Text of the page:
The story of Kaspar Hauser has inspired writers down the generations. It’s a tabula rasa, this story of a boy of 16 found in a town square in Nurnberg knowing only one sentence and life in a single dark room, on which the literary imagination has danced.
It’s clearly the origins and inspiration for Kaspar, by the Austrian-born playwright Peter Handke, that’s now just opened in London. But, any review would be remiss not to point out early on that this is avant-garde theatre with a very large capital A. If you like your theatre to have plot, character development, or even logical sense, then this is not the show for you.
“I want to be someone like somebody else was once.” With those words – in every conceivable intonation and rhythm – Ryan Kiggell as Kaspar begins the play, and occupies at least the first 10 minutes. It’s a fine performance – it could easily be a jumble, yet the body language and sounds match perfectly to different possibilities, and the detail exploration of that single phrase is followed by an confused but deeply studied exploration of the banal domestic furnishings, chair, table, bench and wardrobe scattered around the “stage”. It constitutes a spectacularly good piece of physical theatre.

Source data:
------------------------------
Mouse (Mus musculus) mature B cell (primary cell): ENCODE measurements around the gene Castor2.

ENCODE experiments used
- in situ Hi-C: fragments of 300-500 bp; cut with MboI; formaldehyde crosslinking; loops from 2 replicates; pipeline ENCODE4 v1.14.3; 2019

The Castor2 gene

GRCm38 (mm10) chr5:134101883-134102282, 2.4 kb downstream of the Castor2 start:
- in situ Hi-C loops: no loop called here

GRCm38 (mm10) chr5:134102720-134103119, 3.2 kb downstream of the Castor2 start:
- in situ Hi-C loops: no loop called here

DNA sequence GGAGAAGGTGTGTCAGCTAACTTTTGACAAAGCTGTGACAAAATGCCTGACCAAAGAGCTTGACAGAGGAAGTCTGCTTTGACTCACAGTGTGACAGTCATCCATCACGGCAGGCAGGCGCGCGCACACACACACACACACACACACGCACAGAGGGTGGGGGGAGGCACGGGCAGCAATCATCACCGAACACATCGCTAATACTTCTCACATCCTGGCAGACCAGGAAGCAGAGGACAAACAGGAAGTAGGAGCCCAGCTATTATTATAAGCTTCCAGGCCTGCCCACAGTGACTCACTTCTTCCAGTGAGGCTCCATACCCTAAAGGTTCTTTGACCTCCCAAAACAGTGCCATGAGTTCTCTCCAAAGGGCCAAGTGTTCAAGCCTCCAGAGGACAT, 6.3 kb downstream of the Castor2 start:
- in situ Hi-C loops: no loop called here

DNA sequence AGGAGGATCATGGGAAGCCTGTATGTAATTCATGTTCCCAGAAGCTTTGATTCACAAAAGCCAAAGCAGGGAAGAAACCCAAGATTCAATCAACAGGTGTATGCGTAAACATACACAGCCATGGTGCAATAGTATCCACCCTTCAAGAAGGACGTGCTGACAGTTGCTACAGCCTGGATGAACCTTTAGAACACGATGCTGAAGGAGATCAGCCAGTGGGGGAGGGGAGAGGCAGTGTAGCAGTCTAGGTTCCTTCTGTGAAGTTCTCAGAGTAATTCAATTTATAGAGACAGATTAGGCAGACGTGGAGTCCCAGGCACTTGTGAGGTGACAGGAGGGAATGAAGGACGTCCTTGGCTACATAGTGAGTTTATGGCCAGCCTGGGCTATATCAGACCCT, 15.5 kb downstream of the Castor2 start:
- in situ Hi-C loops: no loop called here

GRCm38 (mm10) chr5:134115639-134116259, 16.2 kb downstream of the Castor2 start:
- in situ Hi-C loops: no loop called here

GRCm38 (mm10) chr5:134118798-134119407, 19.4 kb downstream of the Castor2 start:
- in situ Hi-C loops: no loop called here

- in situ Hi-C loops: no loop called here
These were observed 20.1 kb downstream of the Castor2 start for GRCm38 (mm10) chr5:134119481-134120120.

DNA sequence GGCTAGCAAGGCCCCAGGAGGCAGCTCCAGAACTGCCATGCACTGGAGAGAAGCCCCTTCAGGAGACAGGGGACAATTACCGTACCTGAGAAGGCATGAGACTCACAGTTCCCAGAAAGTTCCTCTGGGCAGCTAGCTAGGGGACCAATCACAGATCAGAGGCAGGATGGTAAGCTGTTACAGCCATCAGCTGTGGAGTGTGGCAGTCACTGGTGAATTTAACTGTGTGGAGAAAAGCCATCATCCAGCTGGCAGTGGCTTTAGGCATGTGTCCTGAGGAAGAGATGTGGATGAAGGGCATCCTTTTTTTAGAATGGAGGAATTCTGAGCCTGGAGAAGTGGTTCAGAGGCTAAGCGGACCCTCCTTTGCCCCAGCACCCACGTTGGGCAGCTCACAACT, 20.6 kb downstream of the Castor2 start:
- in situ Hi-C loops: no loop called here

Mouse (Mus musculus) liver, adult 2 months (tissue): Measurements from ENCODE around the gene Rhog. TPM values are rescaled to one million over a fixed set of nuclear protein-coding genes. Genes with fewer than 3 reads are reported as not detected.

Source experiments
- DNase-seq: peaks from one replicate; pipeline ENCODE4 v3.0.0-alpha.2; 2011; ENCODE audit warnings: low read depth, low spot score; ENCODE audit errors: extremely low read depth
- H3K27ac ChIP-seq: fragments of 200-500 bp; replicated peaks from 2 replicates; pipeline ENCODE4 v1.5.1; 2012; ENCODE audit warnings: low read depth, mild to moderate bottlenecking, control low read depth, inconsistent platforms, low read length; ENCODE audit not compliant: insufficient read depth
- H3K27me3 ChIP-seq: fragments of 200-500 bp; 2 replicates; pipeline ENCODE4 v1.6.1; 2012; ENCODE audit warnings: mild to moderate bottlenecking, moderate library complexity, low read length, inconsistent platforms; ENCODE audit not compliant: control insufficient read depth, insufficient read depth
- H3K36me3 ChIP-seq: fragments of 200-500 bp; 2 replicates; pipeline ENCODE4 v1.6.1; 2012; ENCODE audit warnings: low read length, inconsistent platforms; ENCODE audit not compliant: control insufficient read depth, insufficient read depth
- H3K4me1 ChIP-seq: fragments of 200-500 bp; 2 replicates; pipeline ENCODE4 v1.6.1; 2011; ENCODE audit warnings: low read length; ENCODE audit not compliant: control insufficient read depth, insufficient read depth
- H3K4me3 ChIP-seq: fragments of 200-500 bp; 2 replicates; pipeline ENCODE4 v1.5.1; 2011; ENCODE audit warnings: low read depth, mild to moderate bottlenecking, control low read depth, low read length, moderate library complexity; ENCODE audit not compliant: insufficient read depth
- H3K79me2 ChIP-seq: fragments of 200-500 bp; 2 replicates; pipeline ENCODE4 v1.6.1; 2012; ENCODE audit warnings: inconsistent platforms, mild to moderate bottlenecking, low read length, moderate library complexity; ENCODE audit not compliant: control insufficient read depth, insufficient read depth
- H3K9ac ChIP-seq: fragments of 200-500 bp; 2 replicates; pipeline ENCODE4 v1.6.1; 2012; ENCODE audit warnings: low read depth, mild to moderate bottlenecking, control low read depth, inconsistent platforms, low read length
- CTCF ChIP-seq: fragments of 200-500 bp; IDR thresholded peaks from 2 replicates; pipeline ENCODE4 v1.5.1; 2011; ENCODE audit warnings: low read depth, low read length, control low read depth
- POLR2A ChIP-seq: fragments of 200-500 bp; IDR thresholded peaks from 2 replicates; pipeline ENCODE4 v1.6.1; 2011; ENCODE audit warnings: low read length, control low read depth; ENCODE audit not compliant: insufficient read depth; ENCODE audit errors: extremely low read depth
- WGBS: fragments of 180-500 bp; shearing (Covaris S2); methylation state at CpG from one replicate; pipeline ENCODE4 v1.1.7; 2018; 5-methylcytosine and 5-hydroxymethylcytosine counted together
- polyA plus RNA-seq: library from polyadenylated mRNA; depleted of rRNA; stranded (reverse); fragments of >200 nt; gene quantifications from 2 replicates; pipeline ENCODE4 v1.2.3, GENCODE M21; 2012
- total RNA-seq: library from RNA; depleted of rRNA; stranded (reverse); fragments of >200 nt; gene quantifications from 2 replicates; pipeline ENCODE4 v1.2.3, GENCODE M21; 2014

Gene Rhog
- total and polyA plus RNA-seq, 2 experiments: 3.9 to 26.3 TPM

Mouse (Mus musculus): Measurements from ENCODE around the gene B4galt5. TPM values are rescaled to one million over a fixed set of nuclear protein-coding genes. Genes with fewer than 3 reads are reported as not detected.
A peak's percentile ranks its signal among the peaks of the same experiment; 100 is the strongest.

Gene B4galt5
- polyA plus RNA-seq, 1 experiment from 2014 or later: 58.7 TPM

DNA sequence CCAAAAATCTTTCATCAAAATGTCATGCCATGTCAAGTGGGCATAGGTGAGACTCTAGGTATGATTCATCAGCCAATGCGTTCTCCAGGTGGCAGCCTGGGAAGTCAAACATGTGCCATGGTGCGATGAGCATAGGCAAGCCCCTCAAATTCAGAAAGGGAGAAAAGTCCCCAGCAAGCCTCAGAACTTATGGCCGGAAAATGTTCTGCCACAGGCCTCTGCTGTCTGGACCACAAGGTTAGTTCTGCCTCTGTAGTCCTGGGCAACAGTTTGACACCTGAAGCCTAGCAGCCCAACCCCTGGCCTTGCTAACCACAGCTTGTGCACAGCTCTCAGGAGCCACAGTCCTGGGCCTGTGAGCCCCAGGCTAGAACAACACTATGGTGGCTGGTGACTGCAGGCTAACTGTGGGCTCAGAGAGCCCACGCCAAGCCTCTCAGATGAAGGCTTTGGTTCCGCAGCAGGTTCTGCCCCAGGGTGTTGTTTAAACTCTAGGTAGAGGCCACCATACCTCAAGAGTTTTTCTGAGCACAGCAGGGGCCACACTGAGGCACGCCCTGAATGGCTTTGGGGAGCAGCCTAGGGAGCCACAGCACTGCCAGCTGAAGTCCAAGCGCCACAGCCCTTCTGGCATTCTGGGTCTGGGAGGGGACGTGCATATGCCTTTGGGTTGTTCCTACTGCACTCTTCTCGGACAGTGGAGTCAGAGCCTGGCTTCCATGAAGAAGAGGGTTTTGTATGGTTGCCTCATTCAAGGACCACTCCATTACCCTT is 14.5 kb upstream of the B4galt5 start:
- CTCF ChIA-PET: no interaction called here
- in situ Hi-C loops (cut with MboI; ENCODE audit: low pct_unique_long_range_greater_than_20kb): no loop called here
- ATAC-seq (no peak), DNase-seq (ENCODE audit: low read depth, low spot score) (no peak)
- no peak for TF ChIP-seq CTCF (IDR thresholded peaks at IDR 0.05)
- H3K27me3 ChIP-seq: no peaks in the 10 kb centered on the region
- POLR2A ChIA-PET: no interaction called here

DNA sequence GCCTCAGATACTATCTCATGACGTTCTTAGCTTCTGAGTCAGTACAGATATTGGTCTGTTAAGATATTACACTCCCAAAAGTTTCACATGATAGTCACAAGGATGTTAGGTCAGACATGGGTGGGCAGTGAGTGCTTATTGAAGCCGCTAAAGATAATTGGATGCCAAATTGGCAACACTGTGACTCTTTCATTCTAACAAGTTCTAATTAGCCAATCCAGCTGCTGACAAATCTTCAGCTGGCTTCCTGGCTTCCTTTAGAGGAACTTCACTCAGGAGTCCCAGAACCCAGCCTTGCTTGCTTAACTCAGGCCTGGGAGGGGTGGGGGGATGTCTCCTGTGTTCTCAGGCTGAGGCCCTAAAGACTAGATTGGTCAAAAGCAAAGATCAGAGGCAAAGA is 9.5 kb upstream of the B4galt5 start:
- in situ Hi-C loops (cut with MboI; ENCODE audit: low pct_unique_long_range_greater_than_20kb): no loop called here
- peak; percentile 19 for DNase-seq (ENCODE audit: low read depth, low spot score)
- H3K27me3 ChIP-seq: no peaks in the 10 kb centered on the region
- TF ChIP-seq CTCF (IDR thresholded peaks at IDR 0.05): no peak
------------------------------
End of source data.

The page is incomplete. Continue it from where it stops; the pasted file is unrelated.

To enjoy this performance, you have to be able to focus on the moment, the sound, the phrase – trying to make it all make sense in a narrative form can only result in irritation, although there’s certainly plenty of philosophical games to be played. And that focus makes enormous demands on Kiggell; for nearly every second of the production he’s the only focus, from that halting original experimentation with the single sentence, on to the final, more polished presenter, confident at the microphone armed with a seemingly endless collection of almost sensical management buzz words and self-help slogans that reflect Handke’s exploration of the effect of modern life, modern media on this delicate subject.
The setting for this “pop-up” production (clearly this is going to be the phrase for this economic crisis) is an abandoned office, flashy and optimitisc cheap plastic with additional performance from the trains running over this converted railway arch. That works as a setting for the stream of management speak, as well as for the darker moments of this production, as a autocratic, even fascist, state apeears to be shaping this tabula rasa, with enthusiastic recitation of phrases such as “while giving a beating it is good to imagine the imminent order… beat air from their lungs like dust from a rug”.
Live prompters Elisa Terren and Duncan Thomas, half hidden behind the side pillars of the office, work well, but perhaps the least successful part of the production is the “other Kaspars”, who tumble on stage in the second act and roll around it like ill-disciplined theatre clowns. There appears to be intention in this contrast, but their messy movements and pinball interactions don’t enhanced the studied performance of Kiggell.
Still, the Aya Theatre Company has to be congratulated for bringing this very Continental form of theatre to London, and making a very decent fist of an extremely difficult text.
Go and see it if you dare…
The Aya Theatre production continues until February 6.